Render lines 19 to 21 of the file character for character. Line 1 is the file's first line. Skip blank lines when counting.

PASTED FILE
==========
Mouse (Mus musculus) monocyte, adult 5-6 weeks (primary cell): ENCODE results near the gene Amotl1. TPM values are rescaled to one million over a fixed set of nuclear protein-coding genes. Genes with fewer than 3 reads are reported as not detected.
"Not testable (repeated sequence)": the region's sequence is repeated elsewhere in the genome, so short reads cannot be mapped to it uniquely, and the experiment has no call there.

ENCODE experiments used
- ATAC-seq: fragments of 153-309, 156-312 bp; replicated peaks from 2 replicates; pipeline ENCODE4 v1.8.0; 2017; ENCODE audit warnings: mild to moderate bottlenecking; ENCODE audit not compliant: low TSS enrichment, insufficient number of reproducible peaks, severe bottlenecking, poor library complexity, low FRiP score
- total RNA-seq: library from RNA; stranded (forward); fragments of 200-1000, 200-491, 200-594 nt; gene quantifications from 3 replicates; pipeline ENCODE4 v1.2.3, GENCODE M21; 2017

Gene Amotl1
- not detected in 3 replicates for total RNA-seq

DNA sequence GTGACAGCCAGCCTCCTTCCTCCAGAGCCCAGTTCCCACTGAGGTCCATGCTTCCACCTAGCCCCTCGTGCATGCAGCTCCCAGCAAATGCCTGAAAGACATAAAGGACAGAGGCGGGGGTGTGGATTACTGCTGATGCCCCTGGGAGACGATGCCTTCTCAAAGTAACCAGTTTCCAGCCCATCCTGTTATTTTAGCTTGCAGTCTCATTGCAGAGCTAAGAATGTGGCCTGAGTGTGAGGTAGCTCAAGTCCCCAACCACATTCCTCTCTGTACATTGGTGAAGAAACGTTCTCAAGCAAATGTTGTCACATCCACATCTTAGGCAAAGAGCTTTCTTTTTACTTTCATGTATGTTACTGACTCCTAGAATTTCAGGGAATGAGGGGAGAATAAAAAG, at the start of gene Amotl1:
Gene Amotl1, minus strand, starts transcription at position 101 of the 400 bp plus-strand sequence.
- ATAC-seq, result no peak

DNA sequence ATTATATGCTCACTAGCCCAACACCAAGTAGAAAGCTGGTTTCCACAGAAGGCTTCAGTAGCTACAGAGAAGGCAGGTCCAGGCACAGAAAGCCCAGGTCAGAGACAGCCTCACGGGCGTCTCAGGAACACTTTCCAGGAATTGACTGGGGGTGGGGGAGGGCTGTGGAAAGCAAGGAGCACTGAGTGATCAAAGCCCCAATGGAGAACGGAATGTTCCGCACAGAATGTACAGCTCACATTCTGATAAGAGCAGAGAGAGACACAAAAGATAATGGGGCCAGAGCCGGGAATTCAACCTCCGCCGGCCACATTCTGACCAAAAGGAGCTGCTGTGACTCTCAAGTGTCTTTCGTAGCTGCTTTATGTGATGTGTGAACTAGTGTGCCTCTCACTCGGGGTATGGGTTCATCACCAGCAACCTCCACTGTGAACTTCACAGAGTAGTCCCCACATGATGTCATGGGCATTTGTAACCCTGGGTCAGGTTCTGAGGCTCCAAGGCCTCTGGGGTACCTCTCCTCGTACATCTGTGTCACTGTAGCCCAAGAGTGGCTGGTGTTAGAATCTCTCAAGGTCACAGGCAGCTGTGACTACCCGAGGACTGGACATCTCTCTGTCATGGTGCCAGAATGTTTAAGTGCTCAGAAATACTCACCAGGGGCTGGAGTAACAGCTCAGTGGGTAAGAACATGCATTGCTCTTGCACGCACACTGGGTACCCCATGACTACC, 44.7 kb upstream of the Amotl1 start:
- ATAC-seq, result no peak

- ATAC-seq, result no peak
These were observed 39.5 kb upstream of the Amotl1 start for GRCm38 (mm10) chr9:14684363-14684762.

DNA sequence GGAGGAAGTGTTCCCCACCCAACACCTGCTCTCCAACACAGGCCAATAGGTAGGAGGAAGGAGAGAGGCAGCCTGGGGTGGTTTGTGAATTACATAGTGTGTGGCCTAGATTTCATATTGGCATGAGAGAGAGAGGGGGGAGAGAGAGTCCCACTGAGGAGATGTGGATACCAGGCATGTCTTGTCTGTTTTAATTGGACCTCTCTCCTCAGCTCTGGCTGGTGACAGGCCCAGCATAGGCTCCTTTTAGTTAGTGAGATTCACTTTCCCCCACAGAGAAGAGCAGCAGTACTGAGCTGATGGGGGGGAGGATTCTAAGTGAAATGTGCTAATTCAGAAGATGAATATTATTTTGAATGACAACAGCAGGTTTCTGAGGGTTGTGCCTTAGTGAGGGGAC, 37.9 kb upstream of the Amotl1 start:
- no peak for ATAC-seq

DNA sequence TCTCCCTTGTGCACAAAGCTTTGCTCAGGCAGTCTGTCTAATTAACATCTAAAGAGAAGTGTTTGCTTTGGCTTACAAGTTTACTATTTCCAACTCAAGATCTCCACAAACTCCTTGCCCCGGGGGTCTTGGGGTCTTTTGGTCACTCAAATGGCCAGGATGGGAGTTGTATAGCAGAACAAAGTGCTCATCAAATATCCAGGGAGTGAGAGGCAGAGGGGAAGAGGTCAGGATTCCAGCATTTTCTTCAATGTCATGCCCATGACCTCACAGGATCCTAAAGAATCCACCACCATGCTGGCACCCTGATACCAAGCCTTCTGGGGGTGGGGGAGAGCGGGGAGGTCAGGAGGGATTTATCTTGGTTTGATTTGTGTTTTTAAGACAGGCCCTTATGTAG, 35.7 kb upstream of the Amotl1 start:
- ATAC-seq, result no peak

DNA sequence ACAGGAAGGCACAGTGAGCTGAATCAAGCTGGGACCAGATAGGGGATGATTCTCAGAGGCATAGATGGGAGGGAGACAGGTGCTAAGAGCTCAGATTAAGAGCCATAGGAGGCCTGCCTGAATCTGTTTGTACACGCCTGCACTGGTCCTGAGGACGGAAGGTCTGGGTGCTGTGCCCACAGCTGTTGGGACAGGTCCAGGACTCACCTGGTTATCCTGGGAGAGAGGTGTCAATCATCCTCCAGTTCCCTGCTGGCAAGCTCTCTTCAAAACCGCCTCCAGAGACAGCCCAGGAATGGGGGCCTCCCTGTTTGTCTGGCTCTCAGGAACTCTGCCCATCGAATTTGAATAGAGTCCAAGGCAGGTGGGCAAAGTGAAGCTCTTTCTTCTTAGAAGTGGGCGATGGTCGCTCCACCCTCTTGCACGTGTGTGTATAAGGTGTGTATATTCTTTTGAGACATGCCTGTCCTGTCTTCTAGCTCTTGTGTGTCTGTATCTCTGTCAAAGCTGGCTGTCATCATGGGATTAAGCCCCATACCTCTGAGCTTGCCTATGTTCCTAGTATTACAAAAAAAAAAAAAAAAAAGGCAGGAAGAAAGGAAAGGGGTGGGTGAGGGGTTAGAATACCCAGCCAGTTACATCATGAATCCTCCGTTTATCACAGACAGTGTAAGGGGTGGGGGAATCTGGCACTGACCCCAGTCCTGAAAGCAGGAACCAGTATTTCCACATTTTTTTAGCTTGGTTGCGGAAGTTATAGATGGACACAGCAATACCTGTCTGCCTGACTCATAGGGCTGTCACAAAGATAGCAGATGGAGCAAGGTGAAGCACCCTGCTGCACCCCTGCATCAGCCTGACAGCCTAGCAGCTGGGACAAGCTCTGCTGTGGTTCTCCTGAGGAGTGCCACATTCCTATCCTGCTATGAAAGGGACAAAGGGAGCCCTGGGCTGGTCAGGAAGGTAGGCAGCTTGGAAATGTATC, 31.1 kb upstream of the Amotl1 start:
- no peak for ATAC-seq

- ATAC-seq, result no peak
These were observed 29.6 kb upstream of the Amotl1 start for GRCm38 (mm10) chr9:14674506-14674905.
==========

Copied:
DNA sequence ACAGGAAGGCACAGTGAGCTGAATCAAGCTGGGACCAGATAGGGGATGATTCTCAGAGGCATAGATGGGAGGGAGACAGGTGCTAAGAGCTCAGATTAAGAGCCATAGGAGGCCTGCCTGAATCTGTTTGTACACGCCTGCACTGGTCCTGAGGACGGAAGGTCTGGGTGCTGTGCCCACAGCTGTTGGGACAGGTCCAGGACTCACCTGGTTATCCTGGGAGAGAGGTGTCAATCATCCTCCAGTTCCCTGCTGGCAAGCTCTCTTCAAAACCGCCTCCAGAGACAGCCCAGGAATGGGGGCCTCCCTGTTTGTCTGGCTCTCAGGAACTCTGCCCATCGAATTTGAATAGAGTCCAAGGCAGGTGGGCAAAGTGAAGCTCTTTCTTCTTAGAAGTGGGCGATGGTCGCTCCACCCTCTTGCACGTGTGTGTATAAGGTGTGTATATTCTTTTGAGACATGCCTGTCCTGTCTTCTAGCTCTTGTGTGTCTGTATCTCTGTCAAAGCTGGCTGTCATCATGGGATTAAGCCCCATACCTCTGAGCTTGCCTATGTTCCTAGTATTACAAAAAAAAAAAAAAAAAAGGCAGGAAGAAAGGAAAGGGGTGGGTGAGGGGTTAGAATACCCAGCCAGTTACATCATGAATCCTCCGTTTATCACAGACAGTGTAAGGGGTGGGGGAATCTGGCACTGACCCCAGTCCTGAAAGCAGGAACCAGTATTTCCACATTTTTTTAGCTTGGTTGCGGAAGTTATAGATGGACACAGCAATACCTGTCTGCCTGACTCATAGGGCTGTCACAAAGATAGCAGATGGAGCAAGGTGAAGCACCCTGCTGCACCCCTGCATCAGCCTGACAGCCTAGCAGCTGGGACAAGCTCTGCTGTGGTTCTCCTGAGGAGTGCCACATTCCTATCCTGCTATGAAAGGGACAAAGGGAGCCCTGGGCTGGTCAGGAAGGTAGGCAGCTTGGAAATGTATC, 31.1 kb upstream of the Amotl1 start:
- no peak for ATAC-seq

- ATAC-seq, result no peak